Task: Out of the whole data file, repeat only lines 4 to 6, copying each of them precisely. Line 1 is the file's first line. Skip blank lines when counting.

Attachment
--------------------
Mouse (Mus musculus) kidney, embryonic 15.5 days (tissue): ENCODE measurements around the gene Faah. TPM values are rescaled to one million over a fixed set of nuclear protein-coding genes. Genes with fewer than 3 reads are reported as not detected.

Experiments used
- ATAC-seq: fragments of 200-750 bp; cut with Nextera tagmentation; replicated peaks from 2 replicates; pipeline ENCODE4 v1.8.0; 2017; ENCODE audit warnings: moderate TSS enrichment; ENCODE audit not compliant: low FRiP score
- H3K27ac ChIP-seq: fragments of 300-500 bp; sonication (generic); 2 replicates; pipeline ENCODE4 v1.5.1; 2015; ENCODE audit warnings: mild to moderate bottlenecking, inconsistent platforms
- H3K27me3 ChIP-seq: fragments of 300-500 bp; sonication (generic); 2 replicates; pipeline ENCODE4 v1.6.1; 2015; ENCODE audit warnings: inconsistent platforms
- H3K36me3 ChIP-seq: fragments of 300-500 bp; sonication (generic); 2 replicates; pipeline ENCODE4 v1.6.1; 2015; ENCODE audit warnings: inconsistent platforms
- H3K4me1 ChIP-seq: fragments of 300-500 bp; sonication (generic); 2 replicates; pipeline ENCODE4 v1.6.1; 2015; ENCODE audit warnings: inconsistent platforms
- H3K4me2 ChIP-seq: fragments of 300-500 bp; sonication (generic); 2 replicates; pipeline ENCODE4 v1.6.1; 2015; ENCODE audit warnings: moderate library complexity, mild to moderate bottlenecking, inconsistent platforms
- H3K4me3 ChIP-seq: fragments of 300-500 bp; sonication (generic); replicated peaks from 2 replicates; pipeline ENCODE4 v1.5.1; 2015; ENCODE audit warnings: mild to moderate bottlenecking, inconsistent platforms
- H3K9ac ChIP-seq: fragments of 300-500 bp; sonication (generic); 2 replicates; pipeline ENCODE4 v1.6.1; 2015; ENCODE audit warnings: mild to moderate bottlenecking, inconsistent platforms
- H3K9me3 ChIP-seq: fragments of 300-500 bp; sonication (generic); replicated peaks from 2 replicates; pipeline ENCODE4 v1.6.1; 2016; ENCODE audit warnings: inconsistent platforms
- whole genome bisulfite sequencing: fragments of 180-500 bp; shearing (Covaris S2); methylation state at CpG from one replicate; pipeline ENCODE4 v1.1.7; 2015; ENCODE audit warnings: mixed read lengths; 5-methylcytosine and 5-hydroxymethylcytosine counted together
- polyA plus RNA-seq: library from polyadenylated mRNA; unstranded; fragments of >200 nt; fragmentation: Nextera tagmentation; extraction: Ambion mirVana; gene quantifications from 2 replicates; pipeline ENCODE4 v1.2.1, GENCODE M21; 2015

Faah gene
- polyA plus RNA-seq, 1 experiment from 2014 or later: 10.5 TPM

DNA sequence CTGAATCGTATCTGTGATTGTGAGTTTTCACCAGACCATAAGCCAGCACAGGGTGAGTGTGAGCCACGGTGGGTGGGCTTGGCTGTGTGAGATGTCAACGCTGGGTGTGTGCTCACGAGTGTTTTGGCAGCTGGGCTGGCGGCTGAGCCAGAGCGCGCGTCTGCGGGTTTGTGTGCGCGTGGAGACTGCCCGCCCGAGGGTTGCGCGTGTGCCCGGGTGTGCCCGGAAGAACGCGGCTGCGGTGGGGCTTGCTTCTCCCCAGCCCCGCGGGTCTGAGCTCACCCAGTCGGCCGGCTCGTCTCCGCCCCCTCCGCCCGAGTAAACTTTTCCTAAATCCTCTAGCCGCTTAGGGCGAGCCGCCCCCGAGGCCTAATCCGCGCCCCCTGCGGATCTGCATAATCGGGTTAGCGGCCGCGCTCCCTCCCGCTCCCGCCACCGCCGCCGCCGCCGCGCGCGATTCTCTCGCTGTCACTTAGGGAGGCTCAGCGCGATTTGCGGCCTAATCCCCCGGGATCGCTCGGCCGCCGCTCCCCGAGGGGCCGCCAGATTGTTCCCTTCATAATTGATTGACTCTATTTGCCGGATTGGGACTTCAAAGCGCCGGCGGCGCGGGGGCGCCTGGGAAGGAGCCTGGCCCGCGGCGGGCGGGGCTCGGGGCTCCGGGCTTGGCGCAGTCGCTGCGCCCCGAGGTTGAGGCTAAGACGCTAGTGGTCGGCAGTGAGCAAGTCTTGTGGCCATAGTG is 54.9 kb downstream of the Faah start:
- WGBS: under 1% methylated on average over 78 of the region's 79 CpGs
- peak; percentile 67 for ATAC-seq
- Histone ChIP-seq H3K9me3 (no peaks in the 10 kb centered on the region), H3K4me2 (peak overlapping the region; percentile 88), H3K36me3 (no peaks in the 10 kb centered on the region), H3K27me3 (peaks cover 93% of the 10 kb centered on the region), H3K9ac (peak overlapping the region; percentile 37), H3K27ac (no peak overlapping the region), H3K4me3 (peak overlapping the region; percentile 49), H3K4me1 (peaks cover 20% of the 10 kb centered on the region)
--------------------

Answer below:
- H3K27ac ChIP-seq: fragments of 300-500 bp; sonication (generic); 2 replicates; pipeline ENCODE4 v1.5.1; 2015; ENCODE audit warnings: mild to moderate bottlenecking, inconsistent platforms
- H3K27me3 ChIP-seq: fragments of 300-500 bp; sonication (generic); 2 replicates; pipeline ENCODE4 v1.6.1; 2015; ENCODE audit warnings: inconsistent platforms
- H3K36me3 ChIP-seq: fragments of 300-500 bp; sonication (generic); 2 replicates; pipeline ENCODE4 v1.6.1; 2015; ENCODE audit warnings: inconsistent platforms